In one 2014 email shared by Swenson, Ito wrote about a $100,000 donation from Epstein, asking the development staff members to “make sure this gets accounted for as anonymous.” Cohen wrote in a subsequent email that the donation was “Jeffrey money, needs to be anonymous.”
Other emails suggest that Epstein sought out donations from others. In the correspondence about the donation from Gates, Cohen wrote that Ito “did not talk with Bill Gates” and that the lab “did not solicit this money.”
Ito acknowledged receiving money from Epstein in an online apology on Aug. 15. That prompted MIT to begin an internal review.
On Saturday, the university’s president, L. Rafael Reif, said he had asked MIT’s general counsel to hire an outside law firm to conduct “an immediate, thorough and independent investigation.”
“The acceptance of the Epstein gifts involved a mistake of judgment. We are actively assessing how best to improve our policies, processes and procedures to fully reflect MIT’s values and prevent such mistakes in the future,” he wrote in an email to the university community. “Our internal review process continues, and what we learn from it will inform the path ahead.”
One series of emails, from May 2014, indicated that Epstein also helped connect the lab to Black of Apollo, who Epstein had advised on issues including philanthropy.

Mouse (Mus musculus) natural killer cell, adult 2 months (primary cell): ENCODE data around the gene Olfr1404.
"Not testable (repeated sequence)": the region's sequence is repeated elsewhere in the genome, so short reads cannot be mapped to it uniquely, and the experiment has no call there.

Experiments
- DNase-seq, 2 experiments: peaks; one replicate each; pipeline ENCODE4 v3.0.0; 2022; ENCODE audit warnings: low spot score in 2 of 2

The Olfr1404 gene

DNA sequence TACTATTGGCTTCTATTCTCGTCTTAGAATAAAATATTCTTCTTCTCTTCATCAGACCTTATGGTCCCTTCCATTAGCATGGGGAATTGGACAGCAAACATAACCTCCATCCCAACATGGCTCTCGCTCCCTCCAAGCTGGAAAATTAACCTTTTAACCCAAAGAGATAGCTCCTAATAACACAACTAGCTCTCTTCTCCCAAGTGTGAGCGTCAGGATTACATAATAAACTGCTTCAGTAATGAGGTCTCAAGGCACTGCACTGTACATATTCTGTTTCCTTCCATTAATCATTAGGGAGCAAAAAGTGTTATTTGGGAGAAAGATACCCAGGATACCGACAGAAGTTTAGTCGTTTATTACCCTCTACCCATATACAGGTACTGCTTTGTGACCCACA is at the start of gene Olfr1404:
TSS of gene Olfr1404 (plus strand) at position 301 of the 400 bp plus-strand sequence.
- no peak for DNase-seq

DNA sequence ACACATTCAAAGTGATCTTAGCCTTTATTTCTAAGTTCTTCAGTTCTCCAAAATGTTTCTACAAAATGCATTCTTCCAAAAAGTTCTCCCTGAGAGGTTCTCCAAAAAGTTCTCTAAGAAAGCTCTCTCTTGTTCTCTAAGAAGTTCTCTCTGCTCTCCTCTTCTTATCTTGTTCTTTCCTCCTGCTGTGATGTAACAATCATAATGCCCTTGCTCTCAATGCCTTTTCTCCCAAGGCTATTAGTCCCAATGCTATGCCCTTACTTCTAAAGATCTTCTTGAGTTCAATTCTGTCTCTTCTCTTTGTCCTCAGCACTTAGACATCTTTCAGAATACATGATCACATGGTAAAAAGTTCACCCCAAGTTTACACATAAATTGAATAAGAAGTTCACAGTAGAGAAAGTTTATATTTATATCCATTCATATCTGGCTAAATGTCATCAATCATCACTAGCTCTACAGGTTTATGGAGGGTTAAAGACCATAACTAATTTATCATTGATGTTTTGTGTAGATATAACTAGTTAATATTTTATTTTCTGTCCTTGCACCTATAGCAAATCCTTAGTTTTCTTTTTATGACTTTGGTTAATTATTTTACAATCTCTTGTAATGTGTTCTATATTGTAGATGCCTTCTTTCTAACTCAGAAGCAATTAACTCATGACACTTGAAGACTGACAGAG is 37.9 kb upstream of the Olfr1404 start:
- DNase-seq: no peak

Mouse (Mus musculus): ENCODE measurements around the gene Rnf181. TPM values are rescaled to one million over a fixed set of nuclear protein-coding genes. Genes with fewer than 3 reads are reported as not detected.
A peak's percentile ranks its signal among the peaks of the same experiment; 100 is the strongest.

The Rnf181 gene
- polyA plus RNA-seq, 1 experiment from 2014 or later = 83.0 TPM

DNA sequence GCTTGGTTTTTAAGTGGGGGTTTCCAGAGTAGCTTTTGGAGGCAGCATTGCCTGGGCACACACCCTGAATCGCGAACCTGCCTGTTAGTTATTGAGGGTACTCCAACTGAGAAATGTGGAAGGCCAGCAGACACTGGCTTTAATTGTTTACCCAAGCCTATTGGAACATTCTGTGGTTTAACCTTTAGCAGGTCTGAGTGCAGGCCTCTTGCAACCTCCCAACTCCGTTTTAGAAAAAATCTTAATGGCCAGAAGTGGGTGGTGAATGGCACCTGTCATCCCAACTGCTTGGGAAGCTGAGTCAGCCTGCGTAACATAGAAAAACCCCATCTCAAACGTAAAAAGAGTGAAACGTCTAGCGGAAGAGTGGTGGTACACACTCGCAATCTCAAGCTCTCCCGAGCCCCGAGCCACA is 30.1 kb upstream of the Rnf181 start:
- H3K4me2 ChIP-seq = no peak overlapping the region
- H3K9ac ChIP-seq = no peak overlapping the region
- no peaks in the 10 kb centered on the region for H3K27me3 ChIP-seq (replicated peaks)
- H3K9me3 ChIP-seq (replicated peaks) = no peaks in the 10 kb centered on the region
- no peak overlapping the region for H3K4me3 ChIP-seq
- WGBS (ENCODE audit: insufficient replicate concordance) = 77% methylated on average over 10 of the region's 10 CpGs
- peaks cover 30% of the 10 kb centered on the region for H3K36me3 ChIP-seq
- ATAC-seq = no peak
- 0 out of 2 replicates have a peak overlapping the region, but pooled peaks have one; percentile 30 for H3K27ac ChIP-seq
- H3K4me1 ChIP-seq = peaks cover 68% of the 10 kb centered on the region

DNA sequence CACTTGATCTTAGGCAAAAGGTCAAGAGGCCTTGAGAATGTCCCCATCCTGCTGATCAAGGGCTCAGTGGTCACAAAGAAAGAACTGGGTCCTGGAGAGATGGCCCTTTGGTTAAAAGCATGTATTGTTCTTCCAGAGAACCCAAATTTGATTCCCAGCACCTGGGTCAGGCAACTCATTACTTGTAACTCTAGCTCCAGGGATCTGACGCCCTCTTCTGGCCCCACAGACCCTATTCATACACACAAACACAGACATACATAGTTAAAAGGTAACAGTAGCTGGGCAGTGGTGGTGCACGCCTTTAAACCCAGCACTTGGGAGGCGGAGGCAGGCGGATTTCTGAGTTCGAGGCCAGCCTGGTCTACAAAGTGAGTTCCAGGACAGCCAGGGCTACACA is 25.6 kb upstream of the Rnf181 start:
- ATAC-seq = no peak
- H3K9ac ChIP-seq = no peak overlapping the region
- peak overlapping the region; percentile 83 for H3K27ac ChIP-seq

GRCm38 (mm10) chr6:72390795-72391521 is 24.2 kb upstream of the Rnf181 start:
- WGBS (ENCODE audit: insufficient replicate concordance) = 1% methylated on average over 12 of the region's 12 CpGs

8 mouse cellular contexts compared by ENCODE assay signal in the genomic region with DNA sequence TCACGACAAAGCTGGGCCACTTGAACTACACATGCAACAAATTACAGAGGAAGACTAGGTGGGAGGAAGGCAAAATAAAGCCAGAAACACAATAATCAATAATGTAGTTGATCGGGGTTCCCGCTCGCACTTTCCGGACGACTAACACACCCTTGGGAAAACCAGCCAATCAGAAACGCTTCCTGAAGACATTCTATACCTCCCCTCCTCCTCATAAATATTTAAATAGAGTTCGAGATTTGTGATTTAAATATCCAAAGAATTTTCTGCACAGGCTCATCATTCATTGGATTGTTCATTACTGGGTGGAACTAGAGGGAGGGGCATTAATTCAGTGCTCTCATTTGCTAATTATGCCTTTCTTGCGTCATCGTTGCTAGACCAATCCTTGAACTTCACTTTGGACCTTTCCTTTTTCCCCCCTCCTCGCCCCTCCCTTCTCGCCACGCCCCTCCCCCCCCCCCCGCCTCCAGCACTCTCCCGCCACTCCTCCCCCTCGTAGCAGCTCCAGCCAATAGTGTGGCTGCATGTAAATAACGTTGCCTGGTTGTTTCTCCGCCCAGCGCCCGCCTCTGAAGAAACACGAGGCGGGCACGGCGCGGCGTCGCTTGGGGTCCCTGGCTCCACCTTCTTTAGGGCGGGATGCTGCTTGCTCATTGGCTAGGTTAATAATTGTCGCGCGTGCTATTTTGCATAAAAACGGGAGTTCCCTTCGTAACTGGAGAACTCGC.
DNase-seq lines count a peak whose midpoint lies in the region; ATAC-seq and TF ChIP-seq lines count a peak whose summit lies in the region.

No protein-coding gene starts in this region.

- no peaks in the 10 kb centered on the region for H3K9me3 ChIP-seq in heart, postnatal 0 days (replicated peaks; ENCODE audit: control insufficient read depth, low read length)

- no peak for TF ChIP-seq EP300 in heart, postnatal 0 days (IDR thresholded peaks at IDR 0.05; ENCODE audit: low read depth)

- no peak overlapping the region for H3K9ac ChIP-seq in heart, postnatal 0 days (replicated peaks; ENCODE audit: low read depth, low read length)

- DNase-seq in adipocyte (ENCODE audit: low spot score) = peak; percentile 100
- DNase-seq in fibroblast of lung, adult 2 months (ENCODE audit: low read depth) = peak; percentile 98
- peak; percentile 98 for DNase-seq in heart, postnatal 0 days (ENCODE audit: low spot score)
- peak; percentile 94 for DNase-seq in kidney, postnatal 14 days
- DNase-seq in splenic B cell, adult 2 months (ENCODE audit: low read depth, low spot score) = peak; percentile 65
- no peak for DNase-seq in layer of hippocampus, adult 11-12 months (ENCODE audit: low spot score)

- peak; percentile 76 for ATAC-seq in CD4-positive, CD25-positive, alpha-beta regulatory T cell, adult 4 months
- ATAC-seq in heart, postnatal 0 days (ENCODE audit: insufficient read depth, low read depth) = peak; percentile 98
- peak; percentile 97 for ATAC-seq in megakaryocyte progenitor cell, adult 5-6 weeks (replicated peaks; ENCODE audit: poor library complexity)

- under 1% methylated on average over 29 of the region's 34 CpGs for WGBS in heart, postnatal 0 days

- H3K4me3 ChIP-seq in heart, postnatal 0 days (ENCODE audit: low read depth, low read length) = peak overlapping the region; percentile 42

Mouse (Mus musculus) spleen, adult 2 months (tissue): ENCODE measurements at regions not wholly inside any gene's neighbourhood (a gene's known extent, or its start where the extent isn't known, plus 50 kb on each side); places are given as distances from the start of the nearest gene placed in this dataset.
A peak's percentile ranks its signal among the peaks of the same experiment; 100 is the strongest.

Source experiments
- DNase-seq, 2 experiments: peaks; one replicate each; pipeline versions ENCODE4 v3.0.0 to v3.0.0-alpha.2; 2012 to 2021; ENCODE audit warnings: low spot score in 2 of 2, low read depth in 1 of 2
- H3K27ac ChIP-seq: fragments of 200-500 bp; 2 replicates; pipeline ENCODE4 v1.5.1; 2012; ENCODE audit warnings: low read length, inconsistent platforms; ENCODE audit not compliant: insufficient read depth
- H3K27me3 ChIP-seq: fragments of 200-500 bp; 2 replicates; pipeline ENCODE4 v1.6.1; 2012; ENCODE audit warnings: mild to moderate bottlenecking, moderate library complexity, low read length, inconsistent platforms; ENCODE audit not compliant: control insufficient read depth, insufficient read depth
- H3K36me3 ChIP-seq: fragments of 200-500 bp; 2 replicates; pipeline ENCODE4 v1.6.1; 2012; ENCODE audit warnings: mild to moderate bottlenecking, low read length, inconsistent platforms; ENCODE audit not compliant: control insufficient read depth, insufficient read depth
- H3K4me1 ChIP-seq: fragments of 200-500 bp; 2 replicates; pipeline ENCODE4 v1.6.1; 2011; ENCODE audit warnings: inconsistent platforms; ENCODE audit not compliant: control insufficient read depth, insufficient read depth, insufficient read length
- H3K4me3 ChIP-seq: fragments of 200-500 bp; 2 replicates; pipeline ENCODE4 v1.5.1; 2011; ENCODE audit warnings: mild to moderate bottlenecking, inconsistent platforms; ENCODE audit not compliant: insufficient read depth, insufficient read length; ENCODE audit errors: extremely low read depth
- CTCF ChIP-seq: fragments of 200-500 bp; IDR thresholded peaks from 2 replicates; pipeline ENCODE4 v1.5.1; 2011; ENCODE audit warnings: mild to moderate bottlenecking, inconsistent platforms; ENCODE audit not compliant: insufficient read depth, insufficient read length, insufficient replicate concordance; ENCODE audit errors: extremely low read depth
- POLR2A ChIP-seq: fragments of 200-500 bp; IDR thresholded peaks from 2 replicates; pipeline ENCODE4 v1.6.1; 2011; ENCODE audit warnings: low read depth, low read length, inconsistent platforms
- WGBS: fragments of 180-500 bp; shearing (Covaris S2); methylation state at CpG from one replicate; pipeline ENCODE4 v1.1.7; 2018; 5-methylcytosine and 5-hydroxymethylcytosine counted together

Cohen wrote that Black wanted to make a large donation “in honor of a friend, who wishes to remain anonymous,” and later asked Ito to find out from Epstein whether Black himself wanted to remain anonymous. One email indicated that Black had given the lab a gift of $4 million by wire transfer.
Cohen also asked Ito whether Black would like a thank-you note from MIT’s president. Black’s preference would be something “you or Jeffrey knows best,” be wrote.
A spokeswoman for Black did not immediately comment Saturday. Black has sought to distance himself from Epstein, describing his interactions with him as limited to tax strategy, estate planning and philanthropic advice. He has also said Apollo, one of the world’s largest private equity firms, had never done business with Epstein.
Some colleagues at the lab had called for Ito to step down, questioning his judgment for taking contributions from Epstein. Two scholars said they would leave the lab at the end of the academic year because of them, and one of said he had urged Ito not to associate with Epstein.
The meeting last Wednesday was intended to help bolster support for Ito. He told the crowd that he had “screwed up” by accepting the money, but that he had done so after a review by the university and consultation with his advisers.
But near the end, one of Ito’s staunchest supporters, Nicholas Negroponte, a founder of the lab, said he had told Ito to take the money and would do it again. That prompted Ito to send an email to Negroponte in the middle of the night, complaining that he was undercutting his ability to make amends.
Ito also held board positions and advisory roles at a number of organizations, including the John S. and James L. Knight Foundation and the MacArthur Foundation. On Saturday afternoon, the MacArthur Foundation said that Ito had resigned from its board, adding, “The recent reports of Ito’s behavior in The New Yorker, if true, would not be in keeping with the values of MacArthur.”
A spokesman for the Knight Foundation, Andrew Sherry, said on Saturday that Ito had resigned from its board as well.